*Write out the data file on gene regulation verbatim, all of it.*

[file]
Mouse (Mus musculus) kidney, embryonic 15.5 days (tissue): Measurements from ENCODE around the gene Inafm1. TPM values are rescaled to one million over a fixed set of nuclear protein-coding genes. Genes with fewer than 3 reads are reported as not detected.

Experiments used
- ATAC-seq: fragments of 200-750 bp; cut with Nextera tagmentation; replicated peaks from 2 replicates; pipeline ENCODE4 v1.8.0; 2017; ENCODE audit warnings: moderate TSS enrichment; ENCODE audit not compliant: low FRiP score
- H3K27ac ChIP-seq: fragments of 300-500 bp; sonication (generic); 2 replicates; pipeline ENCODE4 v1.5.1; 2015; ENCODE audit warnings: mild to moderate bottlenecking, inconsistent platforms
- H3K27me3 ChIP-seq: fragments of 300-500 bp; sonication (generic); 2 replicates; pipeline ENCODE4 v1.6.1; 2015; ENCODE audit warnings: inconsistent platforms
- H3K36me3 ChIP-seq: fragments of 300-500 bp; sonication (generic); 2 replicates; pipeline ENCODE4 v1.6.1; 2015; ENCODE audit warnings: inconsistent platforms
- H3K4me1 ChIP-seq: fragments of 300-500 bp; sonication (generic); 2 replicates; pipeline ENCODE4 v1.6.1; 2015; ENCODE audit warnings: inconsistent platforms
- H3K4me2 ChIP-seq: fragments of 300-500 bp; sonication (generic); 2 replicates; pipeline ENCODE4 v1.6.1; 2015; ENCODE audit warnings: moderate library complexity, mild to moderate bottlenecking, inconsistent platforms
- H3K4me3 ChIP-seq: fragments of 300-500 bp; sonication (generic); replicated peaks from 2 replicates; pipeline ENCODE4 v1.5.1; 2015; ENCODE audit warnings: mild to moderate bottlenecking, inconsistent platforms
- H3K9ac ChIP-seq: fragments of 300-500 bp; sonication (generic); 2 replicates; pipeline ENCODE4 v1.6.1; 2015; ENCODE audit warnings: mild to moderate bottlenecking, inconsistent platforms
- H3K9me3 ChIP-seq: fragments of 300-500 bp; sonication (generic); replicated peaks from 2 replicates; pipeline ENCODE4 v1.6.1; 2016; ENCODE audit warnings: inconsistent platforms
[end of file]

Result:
Mouse (Mus musculus) kidney, embryonic 15.5 days (tissue): Measurements from ENCODE around the gene Inafm1. TPM values are rescaled to one million over a fixed set of nuclear protein-coding genes. Genes with fewer than 3 reads are reported as not detected.

Experiments used
- ATAC-seq: fragments of 200-750 bp; cut with Nextera tagmentation; replicated peaks from 2 replicates; pipeline ENCODE4 v1.8.0; 2017; ENCODE audit warnings: moderate TSS enrichment; ENCODE audit not compliant: low FRiP score
- H3K27ac ChIP-seq: fragments of 300-500 bp; sonication (generic); 2 replicates; pipeline ENCODE4 v1.5.1; 2015; ENCODE audit warnings: mild to moderate bottlenecking, inconsistent platforms
- H3K27me3 ChIP-seq: fragments of 300-500 bp; sonication (generic); 2 replicates; pipeline ENCODE4 v1.6.1; 2015; ENCODE audit warnings: inconsistent platforms
- H3K36me3 ChIP-seq: fragments of 300-500 bp; sonication (generic); 2 replicates; pipeline ENCODE4 v1.6.1; 2015; ENCODE audit warnings: inconsistent platforms
- H3K4me1 ChIP-seq: fragments of 300-500 bp; sonication (generic); 2 replicates; pipeline ENCODE4 v1.6.1; 2015; ENCODE audit warnings: inconsistent platforms
- H3K4me2 ChIP-seq: fragments of 300-500 bp; sonication (generic); 2 replicates; pipeline ENCODE4 v1.6.1; 2015; ENCODE audit warnings: moderate library complexity, mild to moderate bottlenecking, inconsistent platforms
- H3K4me3 ChIP-seq: fragments of 300-500 bp; sonication (generic); replicated peaks from 2 replicates; pipeline ENCODE4 v1.5.1; 2015; ENCODE audit warnings: mild to moderate bottlenecking, inconsistent platforms
- H3K9ac ChIP-seq: fragments of 300-500 bp; sonication (generic); 2 replicates; pipeline ENCODE4 v1.6.1; 2015; ENCODE audit warnings: mild to moderate bottlenecking, inconsistent platforms
- H3K9me3 ChIP-seq: fragments of 300-500 bp; sonication (generic); replicated peaks from 2 replicates; pipeline ENCODE4 v1.6.1; 2016; ENCODE audit warnings: inconsistent platforms